By Cyril Tuohy
The most “financially capable” U.S. citizens live in California, Massachusetts and New Jersey, while the least financially capable live in Mississippi, Arkansas and Kentucky, according to a new survey by the Financial Industry Regulatory Authority (FINRA) Investor Education Foundation.
As a whole, though, basic financial literacy among American consumers remains low, especially among the young, the state-by-state 2012 U.S. Financial Capability Study of more than 25,509 respondents also revealed.
“No matter how you slice and dice it, this rich, new dataset underscores the need for us to continue to explore innovative ways to build financial capability among consumers,” FINRA Foundation Chairman Richard Ketchum, said in a statement.
The results categorize respondent data by state, gender, age and region. The questions asked in the survey related to four basic financial literacy categories: making ends meet, planning ahead, managing financial products, and financial knowledge and decision making.
In California, 42 percent of respondents answered four or more financial knowledge and decision making questions correctly, compared with Mississippi, where only 32 percent answered four or more correctly. The national average for four or more correct answers in financial knowledge and decision-making was 39 percent, the study found.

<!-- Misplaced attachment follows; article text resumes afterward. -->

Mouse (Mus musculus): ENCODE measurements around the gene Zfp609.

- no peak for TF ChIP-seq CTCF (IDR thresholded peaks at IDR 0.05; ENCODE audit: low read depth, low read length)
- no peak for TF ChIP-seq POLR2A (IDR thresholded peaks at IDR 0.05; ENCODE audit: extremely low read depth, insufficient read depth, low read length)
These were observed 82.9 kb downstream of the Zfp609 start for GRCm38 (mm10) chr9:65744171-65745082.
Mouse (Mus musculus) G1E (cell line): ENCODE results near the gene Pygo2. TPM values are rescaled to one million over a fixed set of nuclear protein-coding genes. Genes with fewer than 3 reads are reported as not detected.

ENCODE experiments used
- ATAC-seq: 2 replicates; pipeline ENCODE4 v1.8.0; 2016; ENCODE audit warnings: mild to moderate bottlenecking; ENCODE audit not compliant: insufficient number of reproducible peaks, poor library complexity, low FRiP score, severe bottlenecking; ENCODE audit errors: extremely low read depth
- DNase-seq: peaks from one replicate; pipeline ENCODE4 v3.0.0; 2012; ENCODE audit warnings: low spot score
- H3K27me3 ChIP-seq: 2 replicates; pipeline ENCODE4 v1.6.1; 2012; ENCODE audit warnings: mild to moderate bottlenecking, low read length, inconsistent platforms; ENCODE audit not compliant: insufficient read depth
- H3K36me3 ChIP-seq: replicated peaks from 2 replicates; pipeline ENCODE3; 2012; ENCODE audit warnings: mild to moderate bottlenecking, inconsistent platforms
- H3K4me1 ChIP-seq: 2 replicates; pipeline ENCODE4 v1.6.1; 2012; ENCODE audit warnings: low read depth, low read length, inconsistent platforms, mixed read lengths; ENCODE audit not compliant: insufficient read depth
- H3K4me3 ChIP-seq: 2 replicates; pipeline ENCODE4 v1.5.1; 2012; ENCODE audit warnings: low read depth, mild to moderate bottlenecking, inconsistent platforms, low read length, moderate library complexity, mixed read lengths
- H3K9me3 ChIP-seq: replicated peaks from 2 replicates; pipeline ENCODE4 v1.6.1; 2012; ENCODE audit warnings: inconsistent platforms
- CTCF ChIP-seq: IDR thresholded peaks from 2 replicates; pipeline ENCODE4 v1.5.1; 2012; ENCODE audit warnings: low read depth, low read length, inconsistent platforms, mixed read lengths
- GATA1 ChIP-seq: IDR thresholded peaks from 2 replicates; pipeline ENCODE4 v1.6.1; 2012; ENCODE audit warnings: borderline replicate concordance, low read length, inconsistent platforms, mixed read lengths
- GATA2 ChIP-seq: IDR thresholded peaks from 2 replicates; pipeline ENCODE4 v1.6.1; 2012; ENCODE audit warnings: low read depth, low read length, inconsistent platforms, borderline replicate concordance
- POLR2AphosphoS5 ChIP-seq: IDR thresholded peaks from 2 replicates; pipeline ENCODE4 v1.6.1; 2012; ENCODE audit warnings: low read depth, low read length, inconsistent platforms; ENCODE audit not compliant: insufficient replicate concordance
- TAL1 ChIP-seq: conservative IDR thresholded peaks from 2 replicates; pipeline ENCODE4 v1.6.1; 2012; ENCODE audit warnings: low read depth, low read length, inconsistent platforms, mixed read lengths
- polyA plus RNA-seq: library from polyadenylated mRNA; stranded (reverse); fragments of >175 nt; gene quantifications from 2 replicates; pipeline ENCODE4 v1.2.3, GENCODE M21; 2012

On a test of five basic financial literacy questions, the national average was 2.88 correct answers, the survey also found. A sample question: Suppose you have $100 in a savings account earning 2 percent interest a year. After five years, how much would you have? A) More than $102 B) Exactly $102 C) Less than $102 D) Don’t know.
Some habits – spending and saving – have remained steady over the past three years, since FINRA’s 2009 benchmark survey was established. Other habits, such as paying credit cards in full, have declined, the study also found.
Only 41 percent of respondents reported spending less than their income, 26 percent reported having unpaid medical bills, and 56 percent do not have rainy-day savings to cover three months of expenses in case of an emergency, the survey found.
Many surveys have revealed disparities among Americans’ financial knowledge even as companies, institutions and educational organizations have poured money into websites where consumers can calculate compound returns or how long it would take to settle credit card balances paying only the minimum.
Cyril Tuohy is a writer based in Pennsylvania. He has covered the financial services industry for more than 15 years. He can be reached at [email protected].
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